The shared data is available to other researchers who have permission to access data in the Collection's designated Permission Group(s). Use the Download button to get all shared data from the Collection to the Filter Cart.

 

Frequently Asked Questions

  • To see what data your project have submitted are being used by a study, simply go the Associated Studies tab of your collection.  Alternatively, you may review an NDA Study Attribution Report available on the General tab.  

  • Often it becomes more difficult to organize and format data electronically after the project has been completed and the information needed to create a GUID may not be available; however, you may still contact a program staff member at the appropriate funding institution for more information.

  • Unlike completed projects where researchers may not have the information needed to create a GUID and/or where the effort needed to organize and format data becomes prohibitive, ongoing projects have more of an opportunity to overcome these challenges.  Please contact a program staff member at the appropriate funding institution for more information.

Glossary

  • A defined organization and group of Data Elements to represent an electronic definition of a measure, assessment, questionnaire, or collection of data points.  Data structures that have been defined in the NDA Data Dictionary are available at https://ndar.nih.gov/data_dictionary.html. 

  • A grouping of data by similar characteristics such as Clinical Assessments, Omics, or Neurosignal data.

  • The term 'Shared' generally means available to others; however, there are some slightly different meanings based on what is Shared.  A Shared NDA Collection or NDA Study is viewable and searchable publicly regardless of the user's role or whether the user has an NDA account.  A Shared Collection or NDA Study does not necessarily mean that data submitted to the Collection or used in the NDA Study have been shared as this is independently determined.  Data are shared according the schedule defined in a Collection's Data Expected Tab and/or in accordance with data sharing expectations in the NDA Data Sharing Terms and Conditions.  Additionally, Supporting Documentation uploaded to a Collection may be shared independent of whether data are shared, but will only be viewable and accessible if the Collection is Shared.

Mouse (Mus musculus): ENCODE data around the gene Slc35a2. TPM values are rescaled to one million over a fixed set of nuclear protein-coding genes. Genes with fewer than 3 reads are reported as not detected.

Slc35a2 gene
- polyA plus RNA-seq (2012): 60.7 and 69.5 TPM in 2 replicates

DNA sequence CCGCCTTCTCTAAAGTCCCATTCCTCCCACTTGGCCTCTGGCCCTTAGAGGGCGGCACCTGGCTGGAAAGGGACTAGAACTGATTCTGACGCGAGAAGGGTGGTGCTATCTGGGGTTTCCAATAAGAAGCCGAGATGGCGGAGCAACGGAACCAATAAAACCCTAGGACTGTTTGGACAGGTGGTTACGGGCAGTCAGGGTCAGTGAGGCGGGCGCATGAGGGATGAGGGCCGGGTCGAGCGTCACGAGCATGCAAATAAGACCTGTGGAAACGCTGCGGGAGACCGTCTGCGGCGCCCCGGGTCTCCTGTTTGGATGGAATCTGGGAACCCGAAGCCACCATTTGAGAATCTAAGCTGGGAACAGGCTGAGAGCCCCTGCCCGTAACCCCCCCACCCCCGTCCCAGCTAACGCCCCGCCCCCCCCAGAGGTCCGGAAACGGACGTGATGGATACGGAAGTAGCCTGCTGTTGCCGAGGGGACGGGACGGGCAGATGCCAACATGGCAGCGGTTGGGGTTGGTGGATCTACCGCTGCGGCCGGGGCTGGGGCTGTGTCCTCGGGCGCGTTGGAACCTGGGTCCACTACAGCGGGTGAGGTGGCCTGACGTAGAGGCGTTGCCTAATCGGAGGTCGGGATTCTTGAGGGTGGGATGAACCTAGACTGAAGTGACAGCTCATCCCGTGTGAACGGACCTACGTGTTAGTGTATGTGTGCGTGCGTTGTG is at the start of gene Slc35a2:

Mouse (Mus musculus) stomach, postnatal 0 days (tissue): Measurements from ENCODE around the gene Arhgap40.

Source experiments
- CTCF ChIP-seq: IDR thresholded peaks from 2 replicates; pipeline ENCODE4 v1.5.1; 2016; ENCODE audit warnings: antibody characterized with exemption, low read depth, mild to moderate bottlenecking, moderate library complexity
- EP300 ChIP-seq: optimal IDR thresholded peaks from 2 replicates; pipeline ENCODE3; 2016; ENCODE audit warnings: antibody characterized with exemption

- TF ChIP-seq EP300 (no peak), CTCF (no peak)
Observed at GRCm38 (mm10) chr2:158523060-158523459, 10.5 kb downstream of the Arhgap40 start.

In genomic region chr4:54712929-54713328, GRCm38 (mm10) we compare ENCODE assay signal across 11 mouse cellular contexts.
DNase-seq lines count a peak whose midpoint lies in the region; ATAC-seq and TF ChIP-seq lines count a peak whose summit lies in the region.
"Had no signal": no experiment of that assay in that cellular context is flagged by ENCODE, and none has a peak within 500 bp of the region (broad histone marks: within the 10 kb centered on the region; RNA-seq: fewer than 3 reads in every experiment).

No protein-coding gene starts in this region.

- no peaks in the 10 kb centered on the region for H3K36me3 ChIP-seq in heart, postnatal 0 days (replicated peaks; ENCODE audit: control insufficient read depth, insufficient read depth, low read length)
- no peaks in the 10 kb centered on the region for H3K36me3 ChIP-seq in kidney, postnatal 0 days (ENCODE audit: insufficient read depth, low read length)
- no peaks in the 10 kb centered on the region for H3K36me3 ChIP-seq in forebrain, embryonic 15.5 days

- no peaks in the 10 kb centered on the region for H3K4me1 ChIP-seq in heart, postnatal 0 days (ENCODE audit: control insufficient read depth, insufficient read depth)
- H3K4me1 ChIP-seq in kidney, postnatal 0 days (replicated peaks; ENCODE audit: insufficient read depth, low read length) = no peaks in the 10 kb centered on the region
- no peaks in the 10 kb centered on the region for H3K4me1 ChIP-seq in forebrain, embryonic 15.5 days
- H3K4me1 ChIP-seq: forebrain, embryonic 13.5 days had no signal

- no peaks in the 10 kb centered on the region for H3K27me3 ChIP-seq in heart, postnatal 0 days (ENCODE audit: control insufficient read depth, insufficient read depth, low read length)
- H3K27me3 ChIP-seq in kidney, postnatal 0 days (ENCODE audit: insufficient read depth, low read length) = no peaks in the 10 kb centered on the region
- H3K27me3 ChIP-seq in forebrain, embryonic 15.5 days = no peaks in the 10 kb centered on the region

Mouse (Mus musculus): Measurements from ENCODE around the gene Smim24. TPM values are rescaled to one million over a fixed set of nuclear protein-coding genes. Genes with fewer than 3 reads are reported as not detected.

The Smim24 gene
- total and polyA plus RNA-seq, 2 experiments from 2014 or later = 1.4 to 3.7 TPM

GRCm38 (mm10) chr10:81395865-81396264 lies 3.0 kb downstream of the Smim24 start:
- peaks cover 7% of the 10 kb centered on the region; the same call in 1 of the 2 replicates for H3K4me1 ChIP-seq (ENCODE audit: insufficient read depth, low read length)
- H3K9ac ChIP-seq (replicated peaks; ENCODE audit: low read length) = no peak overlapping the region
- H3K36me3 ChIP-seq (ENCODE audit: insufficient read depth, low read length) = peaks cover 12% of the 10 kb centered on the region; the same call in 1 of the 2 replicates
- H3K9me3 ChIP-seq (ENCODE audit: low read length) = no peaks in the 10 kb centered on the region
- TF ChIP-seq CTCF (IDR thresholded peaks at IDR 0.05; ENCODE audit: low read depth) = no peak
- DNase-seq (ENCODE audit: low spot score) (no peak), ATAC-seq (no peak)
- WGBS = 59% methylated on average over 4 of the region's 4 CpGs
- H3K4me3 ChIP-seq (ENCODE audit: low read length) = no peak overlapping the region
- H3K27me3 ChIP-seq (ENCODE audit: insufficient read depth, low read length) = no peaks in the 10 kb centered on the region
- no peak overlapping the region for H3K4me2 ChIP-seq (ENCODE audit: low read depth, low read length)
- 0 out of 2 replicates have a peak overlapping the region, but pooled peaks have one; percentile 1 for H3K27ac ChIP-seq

NDA Help Center

fMRi

fMRI stands for functional magnetic resonance imaging. fMRI tests measure blood flow, providing detailed functional images of the brain or body. 

Acquisition
The Acquisition parameters needed for an experiment include the following:

The name of the experiment is required. Please be concise and specific as possible.
Following experiment name, selection boxes are provided for the Equipment, Software, or other items specific to the experiment type. At least one selection is required for each. If NDAR does not have the appropriate listing, select Add New to add the information provided. Following the selection boxes, provide additional information may be required depending on the experiment type. Any required items are denoted by an asterisk (*).